Magazine Contact #24
It is clear that nicotine and alcohol is poison for the body, but sitting can have just as negative an effect on our health. The problem is that office workers primarily sit for on average over nine hours a day.
The bad news is that our bodies are not built to sit for long periods. The body was built to move. Unfortunately, diverse studies also show that this does not go without having negative consequences. One example: according to a study by the Work Foundation (on behalf of the EU), almost half of the yearly sick days are caused by postural and musculoskeletal problems. Overstraining of the spine, tension, pain, and in many cases even irreparable damage.
The good news is that you can avoid all of this. The key to being healthier in the office lies in the combination of two main factors:
1. Your conduct in the office
You have to move! And believe us, there are plenty of opportunities to move around, even whilst sitting. Ideally you should do 6,000 to 10,000 steps per day. This can easily be measured with the help of pedometers (e.g. as a smartphone app).
2. Qualitative work places
The furniture—from ergonomically designed office chairs to flexible height-adjustable desks for work both sitting down and standing up—can play a big role in a healthier work place.
Tips for an active work day.
- Take the stairs instead of the lift!
- Dynamic sitting: change your sitting posture regularly!
- Use height-adjustable stand/sit work places as often as possible!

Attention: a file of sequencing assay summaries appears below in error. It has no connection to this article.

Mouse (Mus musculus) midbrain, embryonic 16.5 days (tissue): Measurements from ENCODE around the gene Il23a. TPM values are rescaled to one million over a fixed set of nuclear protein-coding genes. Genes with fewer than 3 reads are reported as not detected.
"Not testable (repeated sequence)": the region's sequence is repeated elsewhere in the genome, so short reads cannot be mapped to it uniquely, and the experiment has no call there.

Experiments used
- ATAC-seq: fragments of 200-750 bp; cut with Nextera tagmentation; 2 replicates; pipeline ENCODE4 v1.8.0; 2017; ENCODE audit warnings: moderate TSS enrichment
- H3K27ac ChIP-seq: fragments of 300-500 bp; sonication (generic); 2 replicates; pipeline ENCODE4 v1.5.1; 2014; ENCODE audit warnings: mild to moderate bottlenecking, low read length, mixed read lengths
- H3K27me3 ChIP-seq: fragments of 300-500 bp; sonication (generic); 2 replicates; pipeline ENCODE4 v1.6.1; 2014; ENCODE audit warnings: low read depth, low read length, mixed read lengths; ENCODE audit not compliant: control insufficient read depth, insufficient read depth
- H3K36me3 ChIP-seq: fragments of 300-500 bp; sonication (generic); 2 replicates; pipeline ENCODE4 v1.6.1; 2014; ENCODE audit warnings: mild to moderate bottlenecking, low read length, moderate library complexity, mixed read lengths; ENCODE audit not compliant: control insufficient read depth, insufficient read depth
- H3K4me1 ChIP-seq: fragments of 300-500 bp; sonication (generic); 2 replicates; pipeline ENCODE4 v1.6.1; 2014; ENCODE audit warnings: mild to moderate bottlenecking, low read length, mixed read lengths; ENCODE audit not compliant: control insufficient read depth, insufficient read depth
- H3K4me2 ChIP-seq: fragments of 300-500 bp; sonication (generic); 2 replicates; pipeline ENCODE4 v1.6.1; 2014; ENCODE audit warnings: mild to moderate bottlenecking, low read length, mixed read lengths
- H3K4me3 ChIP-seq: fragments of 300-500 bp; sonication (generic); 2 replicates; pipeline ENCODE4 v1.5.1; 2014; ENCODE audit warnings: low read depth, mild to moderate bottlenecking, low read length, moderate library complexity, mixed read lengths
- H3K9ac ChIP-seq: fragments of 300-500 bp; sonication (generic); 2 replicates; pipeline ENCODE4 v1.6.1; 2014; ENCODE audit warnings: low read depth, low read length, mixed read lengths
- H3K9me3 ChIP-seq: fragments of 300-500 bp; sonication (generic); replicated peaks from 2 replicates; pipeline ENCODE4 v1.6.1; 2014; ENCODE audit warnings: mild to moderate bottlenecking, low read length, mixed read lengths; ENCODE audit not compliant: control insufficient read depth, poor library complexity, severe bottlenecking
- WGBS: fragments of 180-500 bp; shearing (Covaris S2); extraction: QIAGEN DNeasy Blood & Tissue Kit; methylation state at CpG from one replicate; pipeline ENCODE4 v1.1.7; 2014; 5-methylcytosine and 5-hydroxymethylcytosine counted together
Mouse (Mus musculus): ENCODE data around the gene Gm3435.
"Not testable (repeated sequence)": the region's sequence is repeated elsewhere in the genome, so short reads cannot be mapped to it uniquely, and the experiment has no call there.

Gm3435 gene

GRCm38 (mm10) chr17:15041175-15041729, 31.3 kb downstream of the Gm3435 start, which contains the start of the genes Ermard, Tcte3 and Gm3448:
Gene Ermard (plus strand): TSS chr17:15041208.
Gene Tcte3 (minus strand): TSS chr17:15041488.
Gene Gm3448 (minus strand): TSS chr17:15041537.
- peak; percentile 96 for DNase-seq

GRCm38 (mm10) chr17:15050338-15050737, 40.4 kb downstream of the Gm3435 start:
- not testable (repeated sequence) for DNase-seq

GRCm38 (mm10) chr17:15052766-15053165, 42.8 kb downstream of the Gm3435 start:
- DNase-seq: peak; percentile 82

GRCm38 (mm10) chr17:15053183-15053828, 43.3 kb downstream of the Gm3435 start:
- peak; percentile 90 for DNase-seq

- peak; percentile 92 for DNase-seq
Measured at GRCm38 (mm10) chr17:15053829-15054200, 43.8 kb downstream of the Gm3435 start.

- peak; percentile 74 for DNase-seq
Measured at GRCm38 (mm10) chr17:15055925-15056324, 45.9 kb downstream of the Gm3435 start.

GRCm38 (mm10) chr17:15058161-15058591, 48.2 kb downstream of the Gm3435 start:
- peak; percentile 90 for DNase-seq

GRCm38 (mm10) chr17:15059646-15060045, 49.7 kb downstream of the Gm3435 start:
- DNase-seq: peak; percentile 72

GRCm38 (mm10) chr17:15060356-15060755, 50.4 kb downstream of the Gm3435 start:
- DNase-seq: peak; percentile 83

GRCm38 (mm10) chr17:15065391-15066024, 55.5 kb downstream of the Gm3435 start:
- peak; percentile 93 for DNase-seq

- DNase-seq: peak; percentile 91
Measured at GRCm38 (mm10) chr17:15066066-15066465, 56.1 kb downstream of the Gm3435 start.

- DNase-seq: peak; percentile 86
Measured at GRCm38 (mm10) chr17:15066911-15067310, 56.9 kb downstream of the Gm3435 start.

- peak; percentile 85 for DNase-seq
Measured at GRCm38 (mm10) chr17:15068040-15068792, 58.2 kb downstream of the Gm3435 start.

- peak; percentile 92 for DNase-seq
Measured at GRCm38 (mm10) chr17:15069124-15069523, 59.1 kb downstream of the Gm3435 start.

- Standing desks and standing tables also help.
- Stand or walk whilst having meetings, reading post and speaking on the phone!
- Don’t deal with all internal matters via email or phone, go over and settle it in person!
- Use breaks as movement breaks
- If possible, bike to work!
- Set your office chair and desk correctly (see the ergonomics video below).
- This is how to perfectly set your office chair and desk.
Simple exercises in the office to do from time to time, created by “health coach” Mag. Michael Mayrhofer (www.personal-fitness.at)
Position yourself with your back behind your chair. Stretch your arms behind you with your shoulders the width of your backrest apart. Make sure to keep your feet hips-length apart and lower your knees (squat). Your head and back stay upright. Stay in this position for 30 to 45 seconds, continuing to take deep breaths.
Sit upright on your office chair with your feet hips-length apart on the ground. Form a right angle with your left thigh and lower leg with your right leg stretched out. Put both your arms above your head, grab your left wrist with your right hand and lean both arms to the side of the stretched out leg. Breathe slowly and evenly, changing sides after 30 to 45 seconds. Make sure when stretching that you don’t slouch and avoid rotating your body.
Stretch one arm above your head and the other downwards. Fold back the palms of your hand as if you were pushing something up/down—this forms a tension chain, the spine must stay straight. Maintain this position once or twice for 30 to 45 seconds. Finally, release the tension, lower your arms and switch sides.